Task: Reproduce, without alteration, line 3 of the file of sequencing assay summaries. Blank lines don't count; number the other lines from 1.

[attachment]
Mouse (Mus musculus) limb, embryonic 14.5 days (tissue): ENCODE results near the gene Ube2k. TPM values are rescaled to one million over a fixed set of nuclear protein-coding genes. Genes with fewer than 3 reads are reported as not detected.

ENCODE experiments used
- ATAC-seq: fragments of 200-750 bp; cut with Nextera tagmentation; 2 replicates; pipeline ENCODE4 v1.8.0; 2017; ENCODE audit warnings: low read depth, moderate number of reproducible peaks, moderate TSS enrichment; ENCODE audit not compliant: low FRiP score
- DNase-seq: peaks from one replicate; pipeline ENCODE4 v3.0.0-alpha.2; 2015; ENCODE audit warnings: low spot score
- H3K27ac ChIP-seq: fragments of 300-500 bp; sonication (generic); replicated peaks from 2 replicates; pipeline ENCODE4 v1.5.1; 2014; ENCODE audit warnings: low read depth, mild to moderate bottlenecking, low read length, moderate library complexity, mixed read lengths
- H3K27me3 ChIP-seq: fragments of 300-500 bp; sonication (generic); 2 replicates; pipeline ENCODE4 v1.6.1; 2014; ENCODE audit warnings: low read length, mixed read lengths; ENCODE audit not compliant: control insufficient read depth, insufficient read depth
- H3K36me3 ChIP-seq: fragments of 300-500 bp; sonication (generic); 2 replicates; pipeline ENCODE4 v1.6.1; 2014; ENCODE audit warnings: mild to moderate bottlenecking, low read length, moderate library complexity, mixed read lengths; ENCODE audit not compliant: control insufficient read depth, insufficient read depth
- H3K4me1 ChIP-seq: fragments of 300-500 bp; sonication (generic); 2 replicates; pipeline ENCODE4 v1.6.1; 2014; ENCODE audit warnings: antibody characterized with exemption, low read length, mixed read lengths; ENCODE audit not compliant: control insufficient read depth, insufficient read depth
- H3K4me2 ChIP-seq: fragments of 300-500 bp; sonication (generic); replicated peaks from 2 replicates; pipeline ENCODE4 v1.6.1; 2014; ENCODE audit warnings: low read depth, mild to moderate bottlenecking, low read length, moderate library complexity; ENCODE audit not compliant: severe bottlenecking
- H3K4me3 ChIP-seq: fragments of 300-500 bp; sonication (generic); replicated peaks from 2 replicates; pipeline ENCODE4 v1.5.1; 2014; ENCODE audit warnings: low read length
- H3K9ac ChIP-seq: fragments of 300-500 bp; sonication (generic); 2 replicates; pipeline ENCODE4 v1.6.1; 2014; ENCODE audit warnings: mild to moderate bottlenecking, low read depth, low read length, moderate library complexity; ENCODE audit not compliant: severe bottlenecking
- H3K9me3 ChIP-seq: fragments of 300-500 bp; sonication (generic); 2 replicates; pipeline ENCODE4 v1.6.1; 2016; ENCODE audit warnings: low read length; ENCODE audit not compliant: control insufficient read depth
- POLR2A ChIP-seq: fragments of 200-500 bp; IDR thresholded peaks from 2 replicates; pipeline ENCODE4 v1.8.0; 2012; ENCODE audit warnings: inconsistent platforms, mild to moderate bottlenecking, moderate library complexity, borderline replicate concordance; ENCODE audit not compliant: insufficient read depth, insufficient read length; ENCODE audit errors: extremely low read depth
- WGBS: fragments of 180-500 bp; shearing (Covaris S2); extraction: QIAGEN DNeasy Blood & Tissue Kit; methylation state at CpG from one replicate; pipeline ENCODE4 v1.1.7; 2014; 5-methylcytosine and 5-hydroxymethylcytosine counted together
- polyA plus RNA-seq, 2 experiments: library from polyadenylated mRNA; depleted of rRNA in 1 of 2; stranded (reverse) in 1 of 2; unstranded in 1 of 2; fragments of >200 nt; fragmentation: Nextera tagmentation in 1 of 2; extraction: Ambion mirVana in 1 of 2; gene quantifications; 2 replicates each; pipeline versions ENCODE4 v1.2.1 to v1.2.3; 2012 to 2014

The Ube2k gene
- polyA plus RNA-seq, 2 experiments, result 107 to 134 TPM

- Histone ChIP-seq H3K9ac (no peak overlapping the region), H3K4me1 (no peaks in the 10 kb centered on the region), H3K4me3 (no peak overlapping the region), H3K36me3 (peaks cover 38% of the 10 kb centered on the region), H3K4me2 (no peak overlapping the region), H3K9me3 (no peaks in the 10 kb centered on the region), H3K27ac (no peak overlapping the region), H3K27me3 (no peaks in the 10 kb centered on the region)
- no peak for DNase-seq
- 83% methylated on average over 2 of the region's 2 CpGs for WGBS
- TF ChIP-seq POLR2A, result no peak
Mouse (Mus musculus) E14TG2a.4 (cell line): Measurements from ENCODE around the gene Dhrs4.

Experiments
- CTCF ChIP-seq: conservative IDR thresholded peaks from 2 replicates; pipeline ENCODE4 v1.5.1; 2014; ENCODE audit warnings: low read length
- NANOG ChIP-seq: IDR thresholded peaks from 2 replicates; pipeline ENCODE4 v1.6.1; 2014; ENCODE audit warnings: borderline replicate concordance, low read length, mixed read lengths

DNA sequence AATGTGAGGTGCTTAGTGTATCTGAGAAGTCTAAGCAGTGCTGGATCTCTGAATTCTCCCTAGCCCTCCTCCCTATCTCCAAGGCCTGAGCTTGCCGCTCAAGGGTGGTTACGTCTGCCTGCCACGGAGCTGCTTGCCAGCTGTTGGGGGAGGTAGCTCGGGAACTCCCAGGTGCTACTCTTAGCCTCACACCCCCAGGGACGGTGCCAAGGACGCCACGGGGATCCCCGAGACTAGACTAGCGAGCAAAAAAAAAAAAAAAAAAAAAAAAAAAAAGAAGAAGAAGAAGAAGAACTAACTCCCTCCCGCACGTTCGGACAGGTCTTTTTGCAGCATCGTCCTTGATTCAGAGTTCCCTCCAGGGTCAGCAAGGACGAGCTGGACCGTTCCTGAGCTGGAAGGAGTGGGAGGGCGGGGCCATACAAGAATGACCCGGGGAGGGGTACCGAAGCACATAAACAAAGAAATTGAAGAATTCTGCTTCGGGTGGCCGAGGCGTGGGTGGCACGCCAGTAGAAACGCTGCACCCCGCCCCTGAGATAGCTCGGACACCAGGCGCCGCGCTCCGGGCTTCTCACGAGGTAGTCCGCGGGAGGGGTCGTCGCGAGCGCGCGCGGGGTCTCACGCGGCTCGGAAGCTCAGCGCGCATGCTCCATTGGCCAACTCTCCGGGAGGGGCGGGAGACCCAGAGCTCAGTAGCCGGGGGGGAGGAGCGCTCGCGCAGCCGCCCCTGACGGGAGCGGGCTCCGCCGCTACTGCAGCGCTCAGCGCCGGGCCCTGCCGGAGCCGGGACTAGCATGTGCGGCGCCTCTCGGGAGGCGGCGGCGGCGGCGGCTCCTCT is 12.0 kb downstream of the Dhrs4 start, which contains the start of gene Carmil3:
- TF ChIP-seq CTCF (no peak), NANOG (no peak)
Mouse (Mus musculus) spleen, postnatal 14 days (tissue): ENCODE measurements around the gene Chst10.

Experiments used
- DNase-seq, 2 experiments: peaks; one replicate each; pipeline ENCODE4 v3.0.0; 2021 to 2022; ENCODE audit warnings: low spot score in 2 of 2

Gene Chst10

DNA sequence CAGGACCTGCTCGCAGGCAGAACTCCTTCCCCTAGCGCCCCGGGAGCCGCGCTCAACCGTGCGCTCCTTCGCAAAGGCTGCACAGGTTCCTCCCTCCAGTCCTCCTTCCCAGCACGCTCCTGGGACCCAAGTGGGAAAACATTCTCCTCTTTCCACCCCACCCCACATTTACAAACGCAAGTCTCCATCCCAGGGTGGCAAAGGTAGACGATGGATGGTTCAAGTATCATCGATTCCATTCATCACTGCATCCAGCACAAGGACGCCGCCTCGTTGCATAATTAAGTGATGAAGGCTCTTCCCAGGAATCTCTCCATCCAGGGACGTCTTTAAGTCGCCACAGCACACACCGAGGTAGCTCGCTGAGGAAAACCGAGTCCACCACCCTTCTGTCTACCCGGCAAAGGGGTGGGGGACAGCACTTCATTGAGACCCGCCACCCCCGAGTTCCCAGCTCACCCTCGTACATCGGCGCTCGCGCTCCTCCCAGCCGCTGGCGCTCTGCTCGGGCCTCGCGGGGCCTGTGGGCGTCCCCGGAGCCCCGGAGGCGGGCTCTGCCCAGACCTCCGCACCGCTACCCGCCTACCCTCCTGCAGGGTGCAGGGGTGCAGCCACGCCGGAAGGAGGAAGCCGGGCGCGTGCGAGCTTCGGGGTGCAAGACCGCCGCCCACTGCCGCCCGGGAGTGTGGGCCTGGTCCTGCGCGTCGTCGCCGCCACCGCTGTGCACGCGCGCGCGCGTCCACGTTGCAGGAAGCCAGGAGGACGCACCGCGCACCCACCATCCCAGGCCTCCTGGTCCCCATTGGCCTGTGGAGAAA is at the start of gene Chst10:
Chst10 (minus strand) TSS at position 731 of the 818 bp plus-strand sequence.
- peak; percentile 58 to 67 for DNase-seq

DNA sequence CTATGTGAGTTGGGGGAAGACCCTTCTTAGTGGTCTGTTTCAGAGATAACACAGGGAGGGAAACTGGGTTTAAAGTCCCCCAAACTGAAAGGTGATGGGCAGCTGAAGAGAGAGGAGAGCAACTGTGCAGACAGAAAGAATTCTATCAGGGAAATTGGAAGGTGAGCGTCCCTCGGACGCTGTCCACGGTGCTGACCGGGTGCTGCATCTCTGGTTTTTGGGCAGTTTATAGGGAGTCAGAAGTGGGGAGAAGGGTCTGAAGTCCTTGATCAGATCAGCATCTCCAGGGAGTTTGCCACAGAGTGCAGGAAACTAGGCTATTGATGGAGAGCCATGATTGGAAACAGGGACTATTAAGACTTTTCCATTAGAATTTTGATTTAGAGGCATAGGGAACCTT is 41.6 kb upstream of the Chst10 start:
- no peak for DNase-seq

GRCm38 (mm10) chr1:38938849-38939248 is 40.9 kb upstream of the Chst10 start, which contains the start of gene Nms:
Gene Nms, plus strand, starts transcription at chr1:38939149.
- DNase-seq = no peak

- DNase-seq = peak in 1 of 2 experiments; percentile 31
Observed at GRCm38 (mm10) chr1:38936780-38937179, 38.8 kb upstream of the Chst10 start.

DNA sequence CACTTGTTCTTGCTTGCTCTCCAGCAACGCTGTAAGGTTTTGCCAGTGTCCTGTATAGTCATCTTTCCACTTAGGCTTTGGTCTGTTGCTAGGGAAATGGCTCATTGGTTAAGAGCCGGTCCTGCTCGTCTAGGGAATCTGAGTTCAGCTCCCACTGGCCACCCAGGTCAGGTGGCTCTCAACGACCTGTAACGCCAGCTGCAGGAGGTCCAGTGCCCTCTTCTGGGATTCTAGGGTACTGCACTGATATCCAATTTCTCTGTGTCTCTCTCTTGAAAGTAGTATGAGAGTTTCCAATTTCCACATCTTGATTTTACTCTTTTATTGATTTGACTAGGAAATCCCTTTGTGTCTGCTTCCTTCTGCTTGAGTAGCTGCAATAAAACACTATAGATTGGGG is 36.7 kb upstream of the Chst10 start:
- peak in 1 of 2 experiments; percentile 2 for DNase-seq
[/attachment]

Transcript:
- ATAC-seq: fragments of 200-750 bp; cut with Nextera tagmentation; 2 replicates; pipeline ENCODE4 v1.8.0; 2017; ENCODE audit warnings: low read depth, moderate number of reproducible peaks, moderate TSS enrichment; ENCODE audit not compliant: low FRiP score